Two out of the three major U.S. stock market indices rose on Wednesday, led by the tech-heavy Nasdaq Composite Index, which bounced back with 2% gains following a two-day losing streak to start the week.
The generally higher markets belied worrisome trends in new virus cases in the U.S., which set another single-day record for new infections with more than 136,000 new reported cases. Rising case numbers alone can in theory simply be driven by more testing, but that’s not the case here, as a growing percentage of those tested are turning up positive.
An even more clear-cut measure of the disease’s public health impact, hospitalizations, also hit an all-time high, clocking in at almost 62,000.
The Dow Jones Industrial Average, coming off a multiday winning streak, was the only major index to slip on Wednesday, shedding 23 points, or 0.1%, to finish at 29,397.
Another antitrust issue for Amazon. The EU continues to send a pretty clear message to big business: Big Tech monopolies aren’t welcome in this continent. The EU’s antitrust arm, the European Commission, has leveled new charges at Amazon.com (ticker: AMZN), alleging the e-commerce giant is illegally using private data it collects on third-party sellers on its site to compete against those smaller players itself.
The EC is considered a much more active and hands-on regulator than its counterparts across the pond in the U.S. In 2018, the EC levied a record-setting $5 billion fine against Alphabet’s ( GOOG, GOOGL) Google for abusing its dominance of the smartphone market with its Android system and preinstalled apps.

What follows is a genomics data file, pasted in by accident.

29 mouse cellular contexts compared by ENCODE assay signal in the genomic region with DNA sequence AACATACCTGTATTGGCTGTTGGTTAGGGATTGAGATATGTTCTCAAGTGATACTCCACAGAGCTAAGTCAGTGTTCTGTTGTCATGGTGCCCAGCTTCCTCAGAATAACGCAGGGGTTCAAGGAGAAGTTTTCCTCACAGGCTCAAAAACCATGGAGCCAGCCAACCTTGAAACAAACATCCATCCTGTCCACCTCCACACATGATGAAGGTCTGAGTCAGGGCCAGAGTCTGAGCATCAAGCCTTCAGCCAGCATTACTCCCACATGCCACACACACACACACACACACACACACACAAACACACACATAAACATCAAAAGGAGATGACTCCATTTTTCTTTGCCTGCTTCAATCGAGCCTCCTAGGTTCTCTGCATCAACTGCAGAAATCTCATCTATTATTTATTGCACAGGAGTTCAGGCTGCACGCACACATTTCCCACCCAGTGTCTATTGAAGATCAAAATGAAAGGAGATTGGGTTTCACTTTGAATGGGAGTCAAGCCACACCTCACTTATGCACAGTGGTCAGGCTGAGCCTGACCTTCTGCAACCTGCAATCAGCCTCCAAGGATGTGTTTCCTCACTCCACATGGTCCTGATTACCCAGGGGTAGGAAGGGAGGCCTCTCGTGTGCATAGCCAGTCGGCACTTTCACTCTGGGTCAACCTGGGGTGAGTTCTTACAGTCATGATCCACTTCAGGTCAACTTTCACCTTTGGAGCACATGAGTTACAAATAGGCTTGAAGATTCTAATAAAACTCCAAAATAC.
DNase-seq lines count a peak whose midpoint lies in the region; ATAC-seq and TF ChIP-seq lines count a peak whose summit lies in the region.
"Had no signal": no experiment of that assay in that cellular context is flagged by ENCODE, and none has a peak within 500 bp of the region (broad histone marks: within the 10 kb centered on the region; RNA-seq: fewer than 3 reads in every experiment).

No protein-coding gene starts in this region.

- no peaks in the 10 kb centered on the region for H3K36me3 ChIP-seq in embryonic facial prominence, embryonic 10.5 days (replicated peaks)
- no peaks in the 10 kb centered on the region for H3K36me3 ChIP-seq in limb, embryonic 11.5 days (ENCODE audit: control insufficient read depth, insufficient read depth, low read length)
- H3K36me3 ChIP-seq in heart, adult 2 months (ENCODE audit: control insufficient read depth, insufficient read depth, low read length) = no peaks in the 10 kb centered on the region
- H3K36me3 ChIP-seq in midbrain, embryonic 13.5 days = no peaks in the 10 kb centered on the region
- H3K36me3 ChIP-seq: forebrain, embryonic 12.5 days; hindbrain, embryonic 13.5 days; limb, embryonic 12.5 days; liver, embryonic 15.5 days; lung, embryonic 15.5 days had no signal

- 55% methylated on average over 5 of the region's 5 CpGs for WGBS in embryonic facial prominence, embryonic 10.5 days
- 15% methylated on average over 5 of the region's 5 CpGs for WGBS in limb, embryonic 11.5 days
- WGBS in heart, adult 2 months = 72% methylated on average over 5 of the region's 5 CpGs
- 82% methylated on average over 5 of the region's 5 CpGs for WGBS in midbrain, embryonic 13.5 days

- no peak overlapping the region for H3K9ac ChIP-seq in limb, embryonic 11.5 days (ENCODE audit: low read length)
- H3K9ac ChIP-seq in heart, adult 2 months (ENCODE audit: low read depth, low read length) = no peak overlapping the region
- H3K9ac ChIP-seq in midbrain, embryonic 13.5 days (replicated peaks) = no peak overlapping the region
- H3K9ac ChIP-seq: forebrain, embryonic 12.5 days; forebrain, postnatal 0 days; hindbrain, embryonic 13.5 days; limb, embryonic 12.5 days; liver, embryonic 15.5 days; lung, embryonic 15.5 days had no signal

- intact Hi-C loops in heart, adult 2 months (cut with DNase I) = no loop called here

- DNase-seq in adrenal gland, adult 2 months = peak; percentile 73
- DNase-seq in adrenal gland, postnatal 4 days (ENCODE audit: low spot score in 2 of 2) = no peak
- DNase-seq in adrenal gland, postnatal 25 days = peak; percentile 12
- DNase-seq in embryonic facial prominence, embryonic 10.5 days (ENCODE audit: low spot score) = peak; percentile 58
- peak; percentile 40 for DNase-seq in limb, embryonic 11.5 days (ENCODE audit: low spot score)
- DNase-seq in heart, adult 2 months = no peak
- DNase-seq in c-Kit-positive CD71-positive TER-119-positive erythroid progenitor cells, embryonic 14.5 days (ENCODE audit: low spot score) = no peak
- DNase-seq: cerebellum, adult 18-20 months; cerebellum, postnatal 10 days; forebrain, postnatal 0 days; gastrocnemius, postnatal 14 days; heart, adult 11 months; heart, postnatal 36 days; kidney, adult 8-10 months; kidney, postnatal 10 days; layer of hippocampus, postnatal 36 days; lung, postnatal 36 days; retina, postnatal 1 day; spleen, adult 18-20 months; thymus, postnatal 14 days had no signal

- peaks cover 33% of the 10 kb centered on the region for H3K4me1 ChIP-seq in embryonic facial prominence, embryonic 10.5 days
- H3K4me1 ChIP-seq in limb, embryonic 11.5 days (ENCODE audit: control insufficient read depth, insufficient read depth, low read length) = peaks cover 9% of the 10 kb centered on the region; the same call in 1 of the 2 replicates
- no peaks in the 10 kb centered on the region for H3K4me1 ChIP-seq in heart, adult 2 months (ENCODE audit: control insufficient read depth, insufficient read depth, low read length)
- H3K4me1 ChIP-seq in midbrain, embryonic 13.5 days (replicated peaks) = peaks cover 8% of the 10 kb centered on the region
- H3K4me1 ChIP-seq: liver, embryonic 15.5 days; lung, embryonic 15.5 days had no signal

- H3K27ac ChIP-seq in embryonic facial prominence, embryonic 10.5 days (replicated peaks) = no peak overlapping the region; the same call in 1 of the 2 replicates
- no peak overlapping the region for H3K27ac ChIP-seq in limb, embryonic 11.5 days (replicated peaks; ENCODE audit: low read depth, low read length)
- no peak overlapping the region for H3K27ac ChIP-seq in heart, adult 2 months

Alibaba shopping holiday reaps $74 billion. If you think Amazon’s e-commerce presence is large, you may struggle to find words for Alibaba’s ( BABA) online retail presence. The company, which established a so-called Singles’ Day annual shopping holiday years ago that’s held on Nov. 11, has stretched out its holiday deals promotion to span the first 11 days of November.
In that short period of time, Alibaba registered gross merchandise volume of nearly 500 billion yuan, or around $74 billion, through its platforms. As a point of reference, that’s significantly more that what Amazon hauled in during its two-day Prime Day shopping event last month. Amazon’s Prime Day brought in about $10.4 billion in sales.
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Amazon’s Monopoly Problem in the EU; Alibaba’s $74 Billion Shopping Holiday originally appeared on usnews.com